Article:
I'm sorry for the long delay; my day job has consumed my life. I like your new simulation, and tried to reproduce it in R, though I used a Fourier transform band pass filter instead of wavelets. Regardless, the human and natural influences look similar to those in Dr. Tung's plots (which are sadly no longer visible in his comment).

    .
    New human influence
    .
    .
    New natural influence
    .

    My first tests had 10,000 Monte Carlo simulations each:

    1. 0.132±0.012°C/decade, 19% contain the true trend.
    2. 0.156±0.012°C/decade, 100% contain the true trend.
    3. 0.137±0.012°C/decade, 70% contain the true trend.
    4. 0.159±0.012°C/decade, 100% contain the true trend.
    5. 0.168±0.012°C/decade, 100% contain the true trend.
    6. 0.125±0.013°C/decade, 2% contain the true trend.
    7. 0.140±0.012°C/decade, 86% contain the true trend.

    They varied so much that I ran a few tests with 10,000,000 simulations each:

    1. 0.129±0.012°C/decade, 42% contain the true trend.
    2. 0.121±0.012°C/decade, 2% contain the true trend.

    I also tried matching ARMA(p,q) noise parameters to those of the real residuals.

    I still don't know why the mean trends vary so much when using 10,000 Monte Carlo simulations. I agree with Dr. Tung that millions of runs shouldn't be necessary, but for some reason "merely" 10,000 runs yield wildly varying results. More disturbingly, none of the trends in either of the 10,000,000 runs overlap with the mean trend in some of the 10,000 run cases. Maybe I'm not using the random number generator correctly?

    Without seeing how Dr. Tung's code differs from mine, I don't know how he was able to specify the percentage of 10,000 simulations that contained the true trend to two significant digits ("91%") when my estimates vary from 2% to 100%, and most of those 20,070,000 white noise simulations don't include the true trend.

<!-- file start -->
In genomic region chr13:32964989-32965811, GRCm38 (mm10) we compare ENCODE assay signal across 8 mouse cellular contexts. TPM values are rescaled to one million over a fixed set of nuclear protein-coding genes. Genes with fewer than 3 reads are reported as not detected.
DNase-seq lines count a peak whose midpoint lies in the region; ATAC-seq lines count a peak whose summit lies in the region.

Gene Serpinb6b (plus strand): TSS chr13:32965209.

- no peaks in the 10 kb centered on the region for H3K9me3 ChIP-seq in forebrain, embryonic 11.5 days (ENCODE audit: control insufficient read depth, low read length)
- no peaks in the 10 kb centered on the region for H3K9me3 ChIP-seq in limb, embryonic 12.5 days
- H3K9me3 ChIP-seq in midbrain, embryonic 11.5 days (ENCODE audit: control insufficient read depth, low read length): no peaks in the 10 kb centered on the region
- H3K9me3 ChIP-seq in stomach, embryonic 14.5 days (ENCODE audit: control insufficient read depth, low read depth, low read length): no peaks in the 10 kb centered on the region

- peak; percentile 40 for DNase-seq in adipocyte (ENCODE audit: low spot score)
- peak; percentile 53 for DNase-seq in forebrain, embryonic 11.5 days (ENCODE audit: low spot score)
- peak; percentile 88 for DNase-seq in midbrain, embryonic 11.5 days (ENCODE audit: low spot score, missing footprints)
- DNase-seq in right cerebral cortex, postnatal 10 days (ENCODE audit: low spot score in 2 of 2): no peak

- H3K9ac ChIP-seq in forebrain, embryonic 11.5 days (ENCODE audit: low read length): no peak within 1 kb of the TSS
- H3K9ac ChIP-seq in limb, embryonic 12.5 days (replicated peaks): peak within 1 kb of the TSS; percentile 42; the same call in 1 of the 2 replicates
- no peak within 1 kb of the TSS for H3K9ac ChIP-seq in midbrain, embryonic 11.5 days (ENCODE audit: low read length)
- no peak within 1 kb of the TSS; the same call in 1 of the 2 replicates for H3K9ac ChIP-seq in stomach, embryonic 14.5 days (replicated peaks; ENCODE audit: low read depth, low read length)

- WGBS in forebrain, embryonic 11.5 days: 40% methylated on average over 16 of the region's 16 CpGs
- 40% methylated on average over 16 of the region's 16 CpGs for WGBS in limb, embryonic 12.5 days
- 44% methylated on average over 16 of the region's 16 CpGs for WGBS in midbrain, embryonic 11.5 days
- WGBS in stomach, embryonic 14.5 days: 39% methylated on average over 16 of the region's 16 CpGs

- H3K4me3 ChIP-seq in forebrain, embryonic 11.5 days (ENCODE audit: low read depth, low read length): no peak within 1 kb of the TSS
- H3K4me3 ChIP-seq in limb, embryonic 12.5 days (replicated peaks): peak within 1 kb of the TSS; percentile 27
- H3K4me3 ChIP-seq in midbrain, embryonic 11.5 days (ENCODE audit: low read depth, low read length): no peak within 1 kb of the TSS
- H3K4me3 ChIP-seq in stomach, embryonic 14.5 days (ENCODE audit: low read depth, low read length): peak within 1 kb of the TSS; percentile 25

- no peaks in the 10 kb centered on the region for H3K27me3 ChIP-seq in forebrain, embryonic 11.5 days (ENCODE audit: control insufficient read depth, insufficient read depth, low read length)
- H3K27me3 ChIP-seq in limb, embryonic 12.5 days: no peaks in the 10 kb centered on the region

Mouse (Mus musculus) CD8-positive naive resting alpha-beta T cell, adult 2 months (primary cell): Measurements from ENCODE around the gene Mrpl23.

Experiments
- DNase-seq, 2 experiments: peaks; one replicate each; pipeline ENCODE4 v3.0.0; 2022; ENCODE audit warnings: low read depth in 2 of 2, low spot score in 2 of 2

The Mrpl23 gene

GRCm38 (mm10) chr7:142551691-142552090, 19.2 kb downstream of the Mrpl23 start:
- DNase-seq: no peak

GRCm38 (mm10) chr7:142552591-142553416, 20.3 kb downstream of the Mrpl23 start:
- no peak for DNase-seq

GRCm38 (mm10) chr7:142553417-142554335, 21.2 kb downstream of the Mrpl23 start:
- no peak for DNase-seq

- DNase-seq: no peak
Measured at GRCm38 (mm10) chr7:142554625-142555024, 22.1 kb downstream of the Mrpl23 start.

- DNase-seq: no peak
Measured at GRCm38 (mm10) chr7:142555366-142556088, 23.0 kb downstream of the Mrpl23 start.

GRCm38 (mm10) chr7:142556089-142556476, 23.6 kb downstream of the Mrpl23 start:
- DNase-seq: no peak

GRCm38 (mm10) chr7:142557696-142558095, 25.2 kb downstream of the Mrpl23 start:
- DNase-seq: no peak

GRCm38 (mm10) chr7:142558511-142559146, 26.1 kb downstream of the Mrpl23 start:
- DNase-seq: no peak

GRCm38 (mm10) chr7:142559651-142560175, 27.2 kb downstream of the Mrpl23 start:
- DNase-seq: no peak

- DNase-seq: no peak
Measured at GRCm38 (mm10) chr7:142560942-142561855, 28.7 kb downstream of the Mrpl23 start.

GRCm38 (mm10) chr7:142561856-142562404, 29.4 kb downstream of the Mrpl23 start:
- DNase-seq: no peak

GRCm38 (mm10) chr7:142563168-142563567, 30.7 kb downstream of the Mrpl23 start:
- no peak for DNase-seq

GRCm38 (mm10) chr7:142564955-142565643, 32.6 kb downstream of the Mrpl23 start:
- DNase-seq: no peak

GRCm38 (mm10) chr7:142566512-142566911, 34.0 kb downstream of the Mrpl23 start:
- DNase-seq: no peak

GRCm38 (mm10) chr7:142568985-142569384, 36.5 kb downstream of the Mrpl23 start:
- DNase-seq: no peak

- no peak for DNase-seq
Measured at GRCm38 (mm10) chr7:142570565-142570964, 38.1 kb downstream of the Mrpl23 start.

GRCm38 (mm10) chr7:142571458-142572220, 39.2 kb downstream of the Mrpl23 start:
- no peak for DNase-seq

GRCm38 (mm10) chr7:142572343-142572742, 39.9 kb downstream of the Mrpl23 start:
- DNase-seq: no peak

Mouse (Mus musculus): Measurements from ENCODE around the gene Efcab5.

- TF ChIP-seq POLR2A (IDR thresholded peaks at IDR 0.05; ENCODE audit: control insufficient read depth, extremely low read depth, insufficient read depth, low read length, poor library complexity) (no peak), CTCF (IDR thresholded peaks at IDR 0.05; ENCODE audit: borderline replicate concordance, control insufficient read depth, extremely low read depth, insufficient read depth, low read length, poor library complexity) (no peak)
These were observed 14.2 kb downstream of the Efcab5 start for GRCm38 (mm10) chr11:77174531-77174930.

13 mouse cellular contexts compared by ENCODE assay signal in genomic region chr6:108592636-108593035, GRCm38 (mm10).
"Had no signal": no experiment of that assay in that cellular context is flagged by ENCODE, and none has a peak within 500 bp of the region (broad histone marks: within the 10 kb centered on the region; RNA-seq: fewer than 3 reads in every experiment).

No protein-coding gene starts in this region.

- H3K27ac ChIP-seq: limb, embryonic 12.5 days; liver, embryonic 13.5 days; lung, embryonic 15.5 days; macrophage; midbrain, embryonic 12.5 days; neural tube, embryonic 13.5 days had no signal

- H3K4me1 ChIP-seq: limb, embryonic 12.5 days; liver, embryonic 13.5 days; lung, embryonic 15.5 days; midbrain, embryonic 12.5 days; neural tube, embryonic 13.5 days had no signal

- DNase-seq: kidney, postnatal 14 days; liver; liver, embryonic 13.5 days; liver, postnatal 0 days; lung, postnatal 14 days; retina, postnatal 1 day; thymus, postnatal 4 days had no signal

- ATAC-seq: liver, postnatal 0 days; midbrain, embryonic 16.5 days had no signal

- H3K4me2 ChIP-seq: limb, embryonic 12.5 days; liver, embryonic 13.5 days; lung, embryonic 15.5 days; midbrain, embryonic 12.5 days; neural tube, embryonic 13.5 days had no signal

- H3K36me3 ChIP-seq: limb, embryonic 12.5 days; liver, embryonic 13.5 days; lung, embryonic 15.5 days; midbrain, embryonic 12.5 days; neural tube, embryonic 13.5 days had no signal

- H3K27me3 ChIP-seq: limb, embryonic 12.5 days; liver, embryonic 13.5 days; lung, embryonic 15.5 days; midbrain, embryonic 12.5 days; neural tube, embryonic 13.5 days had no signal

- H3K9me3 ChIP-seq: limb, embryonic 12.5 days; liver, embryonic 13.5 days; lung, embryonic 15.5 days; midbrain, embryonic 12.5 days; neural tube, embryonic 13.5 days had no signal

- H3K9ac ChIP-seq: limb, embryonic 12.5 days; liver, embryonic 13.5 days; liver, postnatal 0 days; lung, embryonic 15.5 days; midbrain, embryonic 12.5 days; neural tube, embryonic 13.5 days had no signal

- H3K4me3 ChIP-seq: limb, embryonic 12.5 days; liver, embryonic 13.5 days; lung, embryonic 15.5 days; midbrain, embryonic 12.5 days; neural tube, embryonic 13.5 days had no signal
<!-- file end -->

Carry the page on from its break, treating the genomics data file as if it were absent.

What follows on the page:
First, attribution is not necessarily a thermodynamics problem. The method adopted by IPCC AR4, the "optimal fingerprint detection and attribution method". "is based on a regression of the observation onto model simulated patterns and relies on the spatio-temporal response patterns from different forcings being clearly distinct... The global energy budget is not necessarily conserved and observed changes in the energy budget are not considered". This quote came from Huber and Knutti, 2012. [KK Tung]

    That's a fair point; I should've qualified those statements as my opinion to avoid implying that everyone agrees. Personally, I read Huber and Knutti's statement as a criticism of the optimal fingerprint method because it doesn't consider or conserve the energy budget. This is an unusual situation where I've criticized fingerprints used by the IPCC and many researchers while agreeing with Dr. Pielke Sr. that ocean heat content is a better diagnostic than surface temperatures or stratospheric cooling fingerprints, etc. In my opinion, diagnostics more closely related to conservation of energy are more compelling. But you're right, this is just my opinion.